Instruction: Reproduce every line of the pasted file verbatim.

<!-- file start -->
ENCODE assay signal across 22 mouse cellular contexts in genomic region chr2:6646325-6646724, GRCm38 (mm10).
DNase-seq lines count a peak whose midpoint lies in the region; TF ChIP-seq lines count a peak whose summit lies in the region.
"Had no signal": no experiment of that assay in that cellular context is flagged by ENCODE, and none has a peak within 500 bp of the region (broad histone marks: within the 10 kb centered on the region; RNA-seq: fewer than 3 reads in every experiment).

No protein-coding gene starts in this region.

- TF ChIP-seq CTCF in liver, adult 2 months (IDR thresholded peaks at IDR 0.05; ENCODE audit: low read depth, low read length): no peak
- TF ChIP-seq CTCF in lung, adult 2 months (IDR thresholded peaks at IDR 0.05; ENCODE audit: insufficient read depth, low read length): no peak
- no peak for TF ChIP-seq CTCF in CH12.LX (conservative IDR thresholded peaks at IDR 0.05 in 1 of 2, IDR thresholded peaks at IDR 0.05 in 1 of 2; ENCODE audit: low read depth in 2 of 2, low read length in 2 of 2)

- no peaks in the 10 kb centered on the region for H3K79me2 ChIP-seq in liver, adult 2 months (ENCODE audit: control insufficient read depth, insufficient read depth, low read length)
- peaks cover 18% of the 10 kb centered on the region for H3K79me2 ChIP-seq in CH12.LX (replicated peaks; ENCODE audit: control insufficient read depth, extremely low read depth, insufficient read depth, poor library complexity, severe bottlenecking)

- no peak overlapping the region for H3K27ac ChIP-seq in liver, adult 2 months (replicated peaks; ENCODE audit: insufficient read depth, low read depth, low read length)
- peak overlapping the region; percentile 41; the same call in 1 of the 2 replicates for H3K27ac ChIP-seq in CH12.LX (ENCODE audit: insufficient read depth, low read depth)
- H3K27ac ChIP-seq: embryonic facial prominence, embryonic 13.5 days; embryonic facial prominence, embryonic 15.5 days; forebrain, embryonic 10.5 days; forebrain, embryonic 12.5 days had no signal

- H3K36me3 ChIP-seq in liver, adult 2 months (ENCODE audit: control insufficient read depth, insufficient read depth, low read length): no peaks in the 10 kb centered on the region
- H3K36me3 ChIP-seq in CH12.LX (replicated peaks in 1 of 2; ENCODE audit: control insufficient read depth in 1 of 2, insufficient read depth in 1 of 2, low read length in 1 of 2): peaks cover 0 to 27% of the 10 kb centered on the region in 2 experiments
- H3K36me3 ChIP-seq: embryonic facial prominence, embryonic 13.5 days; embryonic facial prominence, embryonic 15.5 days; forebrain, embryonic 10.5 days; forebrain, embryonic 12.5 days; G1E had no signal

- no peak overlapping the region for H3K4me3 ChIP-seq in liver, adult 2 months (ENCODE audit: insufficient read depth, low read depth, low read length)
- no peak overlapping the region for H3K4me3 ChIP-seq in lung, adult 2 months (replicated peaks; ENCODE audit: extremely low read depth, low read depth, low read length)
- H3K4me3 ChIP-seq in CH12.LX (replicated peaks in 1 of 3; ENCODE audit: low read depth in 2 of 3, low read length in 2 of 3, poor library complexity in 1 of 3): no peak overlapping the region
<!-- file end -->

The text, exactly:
ENCODE assay signal across 22 mouse cellular contexts in genomic region chr2:6646325-6646724, GRCm38 (mm10).
DNase-seq lines count a peak whose midpoint lies in the region; TF ChIP-seq lines count a peak whose summit lies in the region.
"Had no signal": no experiment of that assay in that cellular context is flagged by ENCODE, and none has a peak within 500 bp of the region (broad histone marks: within the 10 kb centered on the region; RNA-seq: fewer than 3 reads in every experiment).

No protein-coding gene starts in this region.

- TF ChIP-seq CTCF in liver, adult 2 months (IDR thresholded peaks at IDR 0.05; ENCODE audit: low read depth, low read length): no peak
- TF ChIP-seq CTCF in lung, adult 2 months (IDR thresholded peaks at IDR 0.05; ENCODE audit: insufficient read depth, low read length): no peak
- no peak for TF ChIP-seq CTCF in CH12.LX (conservative IDR thresholded peaks at IDR 0.05 in 1 of 2, IDR thresholded peaks at IDR 0.05 in 1 of 2; ENCODE audit: low read depth in 2 of 2, low read length in 2 of 2)

- no peaks in the 10 kb centered on the region for H3K79me2 ChIP-seq in liver, adult 2 months (ENCODE audit: control insufficient read depth, insufficient read depth, low read length)
- peaks cover 18% of the 10 kb centered on the region for H3K79me2 ChIP-seq in CH12.LX (replicated peaks; ENCODE audit: control insufficient read depth, extremely low read depth, insufficient read depth, poor library complexity, severe bottlenecking)

- no peak overlapping the region for H3K27ac ChIP-seq in liver, adult 2 months (replicated peaks; ENCODE audit: insufficient read depth, low read depth, low read length)
- peak overlapping the region; percentile 41; the same call in 1 of the 2 replicates for H3K27ac ChIP-seq in CH12.LX (ENCODE audit: insufficient read depth, low read depth)
- H3K27ac ChIP-seq: embryonic facial prominence, embryonic 13.5 days; embryonic facial prominence, embryonic 15.5 days; forebrain, embryonic 10.5 days; forebrain, embryonic 12.5 days had no signal

- H3K36me3 ChIP-seq in liver, adult 2 months (ENCODE audit: control insufficient read depth, insufficient read depth, low read length): no peaks in the 10 kb centered on the region
- H3K36me3 ChIP-seq in CH12.LX (replicated peaks in 1 of 2; ENCODE audit: control insufficient read depth in 1 of 2, insufficient read depth in 1 of 2, low read length in 1 of 2): peaks cover 0 to 27% of the 10 kb centered on the region in 2 experiments
- H3K36me3 ChIP-seq: embryonic facial prominence, embryonic 13.5 days; embryonic facial prominence, embryonic 15.5 days; forebrain, embryonic 10.5 days; forebrain, embryonic 12.5 days; G1E had no signal

- no peak overlapping the region for H3K4me3 ChIP-seq in liver, adult 2 months (ENCODE audit: insufficient read depth, low read depth, low read length)
- no peak overlapping the region for H3K4me3 ChIP-seq in lung, adult 2 months (replicated peaks; ENCODE audit: extremely low read depth, low read depth, low read length)
- H3K4me3 ChIP-seq in CH12.LX (replicated peaks in 1 of 3; ENCODE audit: low read depth in 2 of 3, low read length in 2 of 3, poor library complexity in 1 of 3): no peak overlapping the region